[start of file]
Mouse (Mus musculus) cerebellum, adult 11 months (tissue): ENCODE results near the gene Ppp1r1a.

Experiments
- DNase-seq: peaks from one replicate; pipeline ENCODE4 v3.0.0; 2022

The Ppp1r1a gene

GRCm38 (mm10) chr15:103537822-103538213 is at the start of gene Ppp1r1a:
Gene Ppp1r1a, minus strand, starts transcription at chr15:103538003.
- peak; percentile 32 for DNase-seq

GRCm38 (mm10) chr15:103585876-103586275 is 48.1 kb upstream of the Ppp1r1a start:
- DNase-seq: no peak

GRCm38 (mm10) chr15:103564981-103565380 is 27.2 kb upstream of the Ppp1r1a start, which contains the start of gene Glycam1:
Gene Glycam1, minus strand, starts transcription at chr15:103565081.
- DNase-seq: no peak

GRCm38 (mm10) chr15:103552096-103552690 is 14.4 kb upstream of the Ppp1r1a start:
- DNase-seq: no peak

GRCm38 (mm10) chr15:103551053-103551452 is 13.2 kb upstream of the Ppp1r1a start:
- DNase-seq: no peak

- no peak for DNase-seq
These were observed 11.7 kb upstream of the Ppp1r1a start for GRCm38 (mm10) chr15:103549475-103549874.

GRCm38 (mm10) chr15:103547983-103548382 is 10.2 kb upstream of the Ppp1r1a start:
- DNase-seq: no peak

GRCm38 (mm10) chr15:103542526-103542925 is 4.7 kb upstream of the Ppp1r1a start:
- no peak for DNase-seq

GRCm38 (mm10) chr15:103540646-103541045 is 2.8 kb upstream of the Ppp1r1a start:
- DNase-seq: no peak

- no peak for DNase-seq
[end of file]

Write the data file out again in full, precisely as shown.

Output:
Mouse (Mus musculus) cerebellum, adult 11 months (tissue): ENCODE results near the gene Ppp1r1a.

Experiments
- DNase-seq: peaks from one replicate; pipeline ENCODE4 v3.0.0; 2022

The Ppp1r1a gene

GRCm38 (mm10) chr15:103537822-103538213 is at the start of gene Ppp1r1a:
Gene Ppp1r1a, minus strand, starts transcription at chr15:103538003.
- peak; percentile 32 for DNase-seq

GRCm38 (mm10) chr15:103585876-103586275 is 48.1 kb upstream of the Ppp1r1a start:
- DNase-seq: no peak

GRCm38 (mm10) chr15:103564981-103565380 is 27.2 kb upstream of the Ppp1r1a start, which contains the start of gene Glycam1:
Gene Glycam1, minus strand, starts transcription at chr15:103565081.
- DNase-seq: no peak

GRCm38 (mm10) chr15:103552096-103552690 is 14.4 kb upstream of the Ppp1r1a start:
- DNase-seq: no peak

GRCm38 (mm10) chr15:103551053-103551452 is 13.2 kb upstream of the Ppp1r1a start:
- DNase-seq: no peak

- no peak for DNase-seq
These were observed 11.7 kb upstream of the Ppp1r1a start for GRCm38 (mm10) chr15:103549475-103549874.

GRCm38 (mm10) chr15:103547983-103548382 is 10.2 kb upstream of the Ppp1r1a start:
- DNase-seq: no peak

GRCm38 (mm10) chr15:103542526-103542925 is 4.7 kb upstream of the Ppp1r1a start:
- no peak for DNase-seq

GRCm38 (mm10) chr15:103540646-103541045 is 2.8 kb upstream of the Ppp1r1a start:
- DNase-seq: no peak

- no peak for DNase-seq